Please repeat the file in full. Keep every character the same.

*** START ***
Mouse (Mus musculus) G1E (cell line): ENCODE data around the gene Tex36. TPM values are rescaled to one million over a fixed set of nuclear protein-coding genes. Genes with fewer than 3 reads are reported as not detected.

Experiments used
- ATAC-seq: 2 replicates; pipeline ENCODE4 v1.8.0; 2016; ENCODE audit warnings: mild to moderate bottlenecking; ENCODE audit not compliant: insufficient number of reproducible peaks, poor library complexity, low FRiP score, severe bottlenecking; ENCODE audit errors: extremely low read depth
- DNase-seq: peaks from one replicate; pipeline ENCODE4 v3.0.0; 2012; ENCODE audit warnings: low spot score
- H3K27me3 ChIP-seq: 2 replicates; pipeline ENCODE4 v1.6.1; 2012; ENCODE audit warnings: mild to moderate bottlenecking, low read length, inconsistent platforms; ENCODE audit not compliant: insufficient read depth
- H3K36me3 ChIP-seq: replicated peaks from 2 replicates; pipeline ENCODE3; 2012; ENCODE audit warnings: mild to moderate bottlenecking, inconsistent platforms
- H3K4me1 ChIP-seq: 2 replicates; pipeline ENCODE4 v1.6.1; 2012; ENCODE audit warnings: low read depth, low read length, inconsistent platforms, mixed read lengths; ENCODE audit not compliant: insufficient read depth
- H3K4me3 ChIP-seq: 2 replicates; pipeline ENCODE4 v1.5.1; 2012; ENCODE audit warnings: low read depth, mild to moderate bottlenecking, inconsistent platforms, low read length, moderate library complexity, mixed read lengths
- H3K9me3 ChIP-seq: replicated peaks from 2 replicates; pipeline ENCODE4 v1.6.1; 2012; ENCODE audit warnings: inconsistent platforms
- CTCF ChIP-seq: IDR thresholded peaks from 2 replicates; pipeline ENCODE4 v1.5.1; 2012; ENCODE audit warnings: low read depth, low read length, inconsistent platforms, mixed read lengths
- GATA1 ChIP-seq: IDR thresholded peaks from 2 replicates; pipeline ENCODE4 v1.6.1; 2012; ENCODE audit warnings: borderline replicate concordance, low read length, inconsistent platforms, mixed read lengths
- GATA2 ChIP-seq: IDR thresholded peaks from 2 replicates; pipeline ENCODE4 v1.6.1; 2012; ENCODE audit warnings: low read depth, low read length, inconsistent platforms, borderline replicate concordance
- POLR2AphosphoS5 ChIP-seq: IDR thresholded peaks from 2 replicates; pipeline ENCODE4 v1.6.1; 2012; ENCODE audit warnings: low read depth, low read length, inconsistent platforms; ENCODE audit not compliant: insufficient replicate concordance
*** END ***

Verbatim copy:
Mouse (Mus musculus) G1E (cell line): ENCODE data around the gene Tex36. TPM values are rescaled to one million over a fixed set of nuclear protein-coding genes. Genes with fewer than 3 reads are reported as not detected.

Experiments used
- ATAC-seq: 2 replicates; pipeline ENCODE4 v1.8.0; 2016; ENCODE audit warnings: mild to moderate bottlenecking; ENCODE audit not compliant: insufficient number of reproducible peaks, poor library complexity, low FRiP score, severe bottlenecking; ENCODE audit errors: extremely low read depth
- DNase-seq: peaks from one replicate; pipeline ENCODE4 v3.0.0; 2012; ENCODE audit warnings: low spot score
- H3K27me3 ChIP-seq: 2 replicates; pipeline ENCODE4 v1.6.1; 2012; ENCODE audit warnings: mild to moderate bottlenecking, low read length, inconsistent platforms; ENCODE audit not compliant: insufficient read depth
- H3K36me3 ChIP-seq: replicated peaks from 2 replicates; pipeline ENCODE3; 2012; ENCODE audit warnings: mild to moderate bottlenecking, inconsistent platforms
- H3K4me1 ChIP-seq: 2 replicates; pipeline ENCODE4 v1.6.1; 2012; ENCODE audit warnings: low read depth, low read length, inconsistent platforms, mixed read lengths; ENCODE audit not compliant: insufficient read depth
- H3K4me3 ChIP-seq: 2 replicates; pipeline ENCODE4 v1.5.1; 2012; ENCODE audit warnings: low read depth, mild to moderate bottlenecking, inconsistent platforms, low read length, moderate library complexity, mixed read lengths
- H3K9me3 ChIP-seq: replicated peaks from 2 replicates; pipeline ENCODE4 v1.6.1; 2012; ENCODE audit warnings: inconsistent platforms
- CTCF ChIP-seq: IDR thresholded peaks from 2 replicates; pipeline ENCODE4 v1.5.1; 2012; ENCODE audit warnings: low read depth, low read length, inconsistent platforms, mixed read lengths
- GATA1 ChIP-seq: IDR thresholded peaks from 2 replicates; pipeline ENCODE4 v1.6.1; 2012; ENCODE audit warnings: borderline replicate concordance, low read length, inconsistent platforms, mixed read lengths
- GATA2 ChIP-seq: IDR thresholded peaks from 2 replicates; pipeline ENCODE4 v1.6.1; 2012; ENCODE audit warnings: low read depth, low read length, inconsistent platforms, borderline replicate concordance
- POLR2AphosphoS5 ChIP-seq: IDR thresholded peaks from 2 replicates; pipeline ENCODE4 v1.6.1; 2012; ENCODE audit warnings: low read depth, low read length, inconsistent platforms; ENCODE audit not compliant: insufficient replicate concordance